EU Brexit negotiators ‘admit Irish border plan is flawed’
European Union negotiators have reportedly admitted that their plan to force common regulations between Northern Ireland and the Republic in order to stop a hard border is flawed.
Brussels figures are said to have found that the controversial “backstop” plan would not prevent a hard border and could undermine the single market.
The revelation comes as Theresa May faces renewed pressure from her own Cabinet to ensure Britain is not forced into the customs union and months after she threw out a potential border down the Irish Sea.
The Prime Minister argued in February that "no British Prime Minister could ever agree" to a solution in which the province faced different post-Brexit conditions to the rest of the UK.
The Times reports that a confidential diplomatic note, seen by the paper, reveals the backstop plan only covers customs checks on goods entering Northern Ireland from Great Britain.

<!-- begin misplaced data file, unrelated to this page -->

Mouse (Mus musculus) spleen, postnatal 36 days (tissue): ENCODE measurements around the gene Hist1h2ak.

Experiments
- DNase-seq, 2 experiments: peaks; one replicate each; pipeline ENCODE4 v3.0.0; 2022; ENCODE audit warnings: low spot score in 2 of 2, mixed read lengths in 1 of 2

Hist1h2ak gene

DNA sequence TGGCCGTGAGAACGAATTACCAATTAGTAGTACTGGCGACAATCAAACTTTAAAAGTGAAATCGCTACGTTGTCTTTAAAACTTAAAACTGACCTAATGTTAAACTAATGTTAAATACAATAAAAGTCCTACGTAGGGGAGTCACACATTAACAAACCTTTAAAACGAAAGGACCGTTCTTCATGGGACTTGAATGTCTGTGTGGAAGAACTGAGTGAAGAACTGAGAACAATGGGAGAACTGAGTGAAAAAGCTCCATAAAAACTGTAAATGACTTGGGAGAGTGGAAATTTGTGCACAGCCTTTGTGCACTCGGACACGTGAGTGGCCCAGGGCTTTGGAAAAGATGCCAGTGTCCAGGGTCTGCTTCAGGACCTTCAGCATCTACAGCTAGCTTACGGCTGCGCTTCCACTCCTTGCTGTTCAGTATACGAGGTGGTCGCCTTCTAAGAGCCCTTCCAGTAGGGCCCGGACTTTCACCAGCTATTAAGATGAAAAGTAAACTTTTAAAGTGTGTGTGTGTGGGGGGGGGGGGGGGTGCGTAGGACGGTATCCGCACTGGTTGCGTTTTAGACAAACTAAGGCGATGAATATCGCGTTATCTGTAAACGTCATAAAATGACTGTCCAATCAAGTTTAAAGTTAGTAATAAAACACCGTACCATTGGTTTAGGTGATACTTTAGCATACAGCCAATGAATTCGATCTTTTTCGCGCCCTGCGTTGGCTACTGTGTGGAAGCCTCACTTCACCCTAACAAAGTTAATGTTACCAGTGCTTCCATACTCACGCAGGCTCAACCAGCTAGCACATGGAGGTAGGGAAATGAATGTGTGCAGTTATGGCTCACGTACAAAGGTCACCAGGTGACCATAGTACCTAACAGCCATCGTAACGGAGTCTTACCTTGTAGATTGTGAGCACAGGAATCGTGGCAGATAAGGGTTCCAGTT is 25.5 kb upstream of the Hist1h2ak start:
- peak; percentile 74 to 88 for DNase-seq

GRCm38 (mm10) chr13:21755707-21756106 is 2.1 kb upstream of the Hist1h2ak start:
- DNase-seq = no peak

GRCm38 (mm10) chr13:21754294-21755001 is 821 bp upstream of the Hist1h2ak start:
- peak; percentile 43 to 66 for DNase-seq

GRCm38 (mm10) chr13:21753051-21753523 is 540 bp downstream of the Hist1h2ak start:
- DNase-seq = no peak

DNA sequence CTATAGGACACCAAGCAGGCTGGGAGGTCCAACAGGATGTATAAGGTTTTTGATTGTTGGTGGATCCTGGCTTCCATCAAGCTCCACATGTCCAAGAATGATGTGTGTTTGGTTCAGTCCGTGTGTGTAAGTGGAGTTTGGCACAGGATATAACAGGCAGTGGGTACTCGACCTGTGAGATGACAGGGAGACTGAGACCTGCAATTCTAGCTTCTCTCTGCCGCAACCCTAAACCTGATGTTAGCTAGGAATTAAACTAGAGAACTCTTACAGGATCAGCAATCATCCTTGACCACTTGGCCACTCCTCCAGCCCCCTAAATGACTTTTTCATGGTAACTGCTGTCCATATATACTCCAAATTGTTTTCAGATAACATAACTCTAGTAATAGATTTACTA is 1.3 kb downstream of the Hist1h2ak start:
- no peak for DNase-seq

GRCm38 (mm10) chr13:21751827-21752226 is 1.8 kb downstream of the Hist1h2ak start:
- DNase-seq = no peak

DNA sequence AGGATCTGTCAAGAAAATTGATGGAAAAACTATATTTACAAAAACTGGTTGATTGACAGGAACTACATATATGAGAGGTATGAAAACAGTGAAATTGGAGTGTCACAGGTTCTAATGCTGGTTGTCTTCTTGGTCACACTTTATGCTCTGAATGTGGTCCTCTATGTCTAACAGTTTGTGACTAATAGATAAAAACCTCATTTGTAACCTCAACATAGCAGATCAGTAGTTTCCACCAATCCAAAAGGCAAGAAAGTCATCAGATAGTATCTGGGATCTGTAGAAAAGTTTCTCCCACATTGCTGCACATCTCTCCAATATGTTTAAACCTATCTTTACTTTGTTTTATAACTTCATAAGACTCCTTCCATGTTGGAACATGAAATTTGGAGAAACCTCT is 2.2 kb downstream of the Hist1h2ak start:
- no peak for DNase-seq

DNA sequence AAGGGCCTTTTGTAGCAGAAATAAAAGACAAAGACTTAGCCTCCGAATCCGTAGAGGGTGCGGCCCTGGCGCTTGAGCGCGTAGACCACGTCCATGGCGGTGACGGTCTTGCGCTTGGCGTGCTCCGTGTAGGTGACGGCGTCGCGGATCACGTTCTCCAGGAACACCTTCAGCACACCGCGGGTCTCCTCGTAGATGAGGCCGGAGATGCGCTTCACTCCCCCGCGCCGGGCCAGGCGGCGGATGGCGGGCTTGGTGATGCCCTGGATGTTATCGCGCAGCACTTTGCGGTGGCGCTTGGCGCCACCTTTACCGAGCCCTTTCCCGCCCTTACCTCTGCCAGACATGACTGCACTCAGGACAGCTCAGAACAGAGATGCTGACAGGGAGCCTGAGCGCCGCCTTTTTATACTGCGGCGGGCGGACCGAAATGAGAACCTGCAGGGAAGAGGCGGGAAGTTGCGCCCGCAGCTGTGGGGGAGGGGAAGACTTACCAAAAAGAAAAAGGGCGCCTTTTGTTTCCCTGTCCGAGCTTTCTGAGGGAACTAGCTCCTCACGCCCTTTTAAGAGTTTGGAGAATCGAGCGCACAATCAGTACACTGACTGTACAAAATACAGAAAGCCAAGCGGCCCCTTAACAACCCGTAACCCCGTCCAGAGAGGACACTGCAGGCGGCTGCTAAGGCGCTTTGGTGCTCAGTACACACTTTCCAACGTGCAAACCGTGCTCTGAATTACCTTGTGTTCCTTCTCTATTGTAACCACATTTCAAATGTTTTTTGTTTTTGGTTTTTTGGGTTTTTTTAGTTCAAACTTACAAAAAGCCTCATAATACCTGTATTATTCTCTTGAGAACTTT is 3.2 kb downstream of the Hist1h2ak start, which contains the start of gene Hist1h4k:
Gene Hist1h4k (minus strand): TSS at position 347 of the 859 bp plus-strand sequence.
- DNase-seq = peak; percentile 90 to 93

Such a move may mean Northern Ireland could undermine the EU and become a hub for businesses wanting to bypass Brussels rules, with no border checks to stop them exporting goods and services to mainland Europe.
They add that single market trade involves goods such as car engines that are bound up with service contracts.
“A solution for the Irish border does not solve problems related to necessary alignment with the whole EU acquis [body of single market law],” the note said.
“Many goods have a considerable services component and a level playing field is not covered by alignment with relevant EU rules as foreseen in the backstop.”
The note adds: “A solution for Ireland should not become, via the backdoor, one for cross-border trade between the whole UK and the whole EU.”
The paper says some EU governments fear Britain will accept UK-wide alignment with the “backstop” as a “blueprint for the rest of the future relationship”.
“The Ireland solution won’t work for the rest of a future deal because that would allow Britain into the single market without accepting all the rules, including free movement as well as customs union,” a diplomat said.
The revelation comes as David Davis made the trip to the Irish border yesterday, where he tweeted that the UK was “determined” to have a solution on keeping an open border by October.
The sentiment could spark unease from the EU side however, which has insisted the issue must be resolved by the next EU Council summit in June.